35. 35. Below the ANS, Palate www.indiandentalacademy.com
  36. 36. Infrazygomatic crest www.indiandentalacademy.com
  37. 37. Retromolar region www.indiandentalacademy.com
  38. 38. Alveolar process, Smphysis www.indiandentalacademy.com
  39. 39.   Whenever possible, the mini implant should be inserted through attached gingiva. If this is not possible, the screw can be buried beneath the mucosa so that only a wire, a coil spring, or a ligature passes through the mucosa. In the maxilla, the insertion should be at an oblique angle, in an apical direction; in the mandible, the screw should be inserted as parallel to the roots as possible if teeth are present. www.indiandentalacademy.com
  40. 40. Safety Distance    Huang, Shotwel, Wang (AJODO 2005) One way to evaluate the possibility of damaging the periodontal ligament (PDL) is to calculate the safety distance. Safety distance: Diameter of the implant + PDL space (normal range 0.25 mm ± 50%) minimal distance between implant and tooth (1.5 mm) www.indiandentalacademy.com
  41. 41.  Example: Safety distance (mm) of mini-implants when inserted between roots 1.2 (0.25 + 50%) (1.5 +1.5) 4.575. Therefore, the distance between roots needs to be at least 4.6 mm to reduce the risk. www.indiandentalacademy.com
  42. 42. Safety Distance Modified    Gautam P, Valiathan A (AJODO 2006) Safety distance: Diameter of the implant + 2 X [PDL space (normal range 0.25 mm ± 50%)] minimal distance between implant and tooth (1.5 mm) Example: Safety distance (mm) of mini-implants when inserted between roots 1.2 2 X(0.25 + 50%) (1.5 +1.5) 4.9. Therefore, the distance between roots needs to be at least 5 mm to reduce the risk.  www.indiandentalacademy.com
  43. 43. Insertion   After the local anesthetic is applied, the implant area is washed with .02% chlorhexidine. Even when self drilling screws are used, pilot drilling may be required where the cortex is thicker than 2mm, as in the retromolar area or the symphysis, because dense bone can bend the fine tip of the screw. The pilot drill should be . 2-.3 mm thinner than the screw and should be inserted to a depth of no more than 2-3mm. www.indiandentalacademy.com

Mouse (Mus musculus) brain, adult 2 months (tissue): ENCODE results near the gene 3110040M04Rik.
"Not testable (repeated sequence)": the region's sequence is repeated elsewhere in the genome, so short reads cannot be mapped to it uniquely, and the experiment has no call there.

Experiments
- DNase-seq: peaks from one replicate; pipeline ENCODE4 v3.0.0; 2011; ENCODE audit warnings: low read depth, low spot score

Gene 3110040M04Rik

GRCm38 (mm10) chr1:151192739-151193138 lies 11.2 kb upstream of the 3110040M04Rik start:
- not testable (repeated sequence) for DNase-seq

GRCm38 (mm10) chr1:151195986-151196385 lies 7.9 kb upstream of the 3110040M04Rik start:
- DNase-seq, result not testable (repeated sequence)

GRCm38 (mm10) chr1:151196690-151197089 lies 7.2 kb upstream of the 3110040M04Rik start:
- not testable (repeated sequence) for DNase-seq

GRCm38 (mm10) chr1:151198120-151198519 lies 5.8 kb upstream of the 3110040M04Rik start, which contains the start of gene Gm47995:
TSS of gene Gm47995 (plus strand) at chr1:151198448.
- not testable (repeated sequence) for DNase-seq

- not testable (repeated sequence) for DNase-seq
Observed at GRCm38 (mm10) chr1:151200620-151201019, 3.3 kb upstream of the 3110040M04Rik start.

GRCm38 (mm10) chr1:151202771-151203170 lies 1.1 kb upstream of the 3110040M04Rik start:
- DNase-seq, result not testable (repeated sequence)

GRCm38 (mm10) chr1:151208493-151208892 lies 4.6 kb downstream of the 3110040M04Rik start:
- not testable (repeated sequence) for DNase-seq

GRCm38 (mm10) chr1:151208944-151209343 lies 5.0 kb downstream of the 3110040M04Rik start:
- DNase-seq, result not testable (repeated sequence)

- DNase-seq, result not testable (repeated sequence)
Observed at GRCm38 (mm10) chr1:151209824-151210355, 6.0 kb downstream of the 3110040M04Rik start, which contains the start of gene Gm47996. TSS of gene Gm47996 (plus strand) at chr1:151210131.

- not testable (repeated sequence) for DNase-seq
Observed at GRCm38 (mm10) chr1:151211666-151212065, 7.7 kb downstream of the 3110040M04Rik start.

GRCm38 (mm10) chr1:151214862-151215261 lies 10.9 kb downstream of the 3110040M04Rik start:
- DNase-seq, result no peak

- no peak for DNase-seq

44. 44.   If a manual screwdriver is used for insertion, it is immediately evident when the a root has been contacted, and any damage will be minimum. In tests where notches were intentionally created, histological analysis showed spontaneous repair by the formation of cellular cementum. If the screw is inserted with a low speed drill, there is a greater chance of not detecting a root due to lack of tactile sensation. www.indiandentalacademy.com
  45. 45. Zygoma Anchorage System (ZAS)  Zygoma Anchorage System (ZAS) has been developed, in which the miniscrews are placed at a safe distance from the roots of the upper molars. Because of its location and its solid bone structure, the inferior border of the zygomaticomaxillary buttress, between the first and second molars, is chosen as the implant site. Combining three miniscrews with a titanium miniplate can bring the point of force application near the center of resistance of the first permanent molar. www.indiandentalacademy.com
  46. 46.  The upper part of the Zygoma Anchor is a titanium miniplate with three holes, slightly curved to fit against the inferior edge of the zygomaticomaxillary buttress. A round bar, 1.5mm in diameter, connects the miniplate and the fixation unit. A cylinder at the end of the bar has a vertical slot, where an auxiliary wire with a maximum size of .032" × .032" can be fixed with a locking screw. www.indiandentalacademy.com
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  48. 48.  The plate is attached above the molar roots by three self-tapping titanium miniscrews, each with a diameter of 2.3mm and a length of 5mm or 7mm. The miniscrews do not need to be sandblasted, etched, or coated. Square holes in the center of the screw heads accommodate a screw- driver for initial placement, while pentagonal outer holes are used to remove the screws at the end of treatment. www.indiandentalacademy.com
  49. 49.  To place the anchor, an L-shaped incision, consisting of a vertical incision mesial to the inferior crest of the zygomaticomaxillary buttress and a small horizontal incision at the border between the mobile and attached gingiva, is made under local anesthesia. The mucoperiosteum is elevated, and the upper part of the anchor is adapted to the curvature of the bone crest. www.indiandentalacademy.com
  50. 50.   Three holes with a diameter of 1.6mm each are drilled, and the Zygoma Anchor is affixed with the three miniscrews. The cylinder should penetrate the attached gingiva in front of the furcation of the first molar roots at a 90° angle to the alveolar bone surface. Orthodontic forces can be applied to the anchor immediately after implantation. www.indiandentalacademy.com
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  52. 52.   The ZAS uses three miniscrews, increasing total anchorage over other types of implants. Because the miniscrews and miniplate have excellent mechanical retention, immediate loading is possible. The point of application of the orthodontic forces is brought down to the level of the furcation of the upper first molar roots. www.indiandentalacademy.com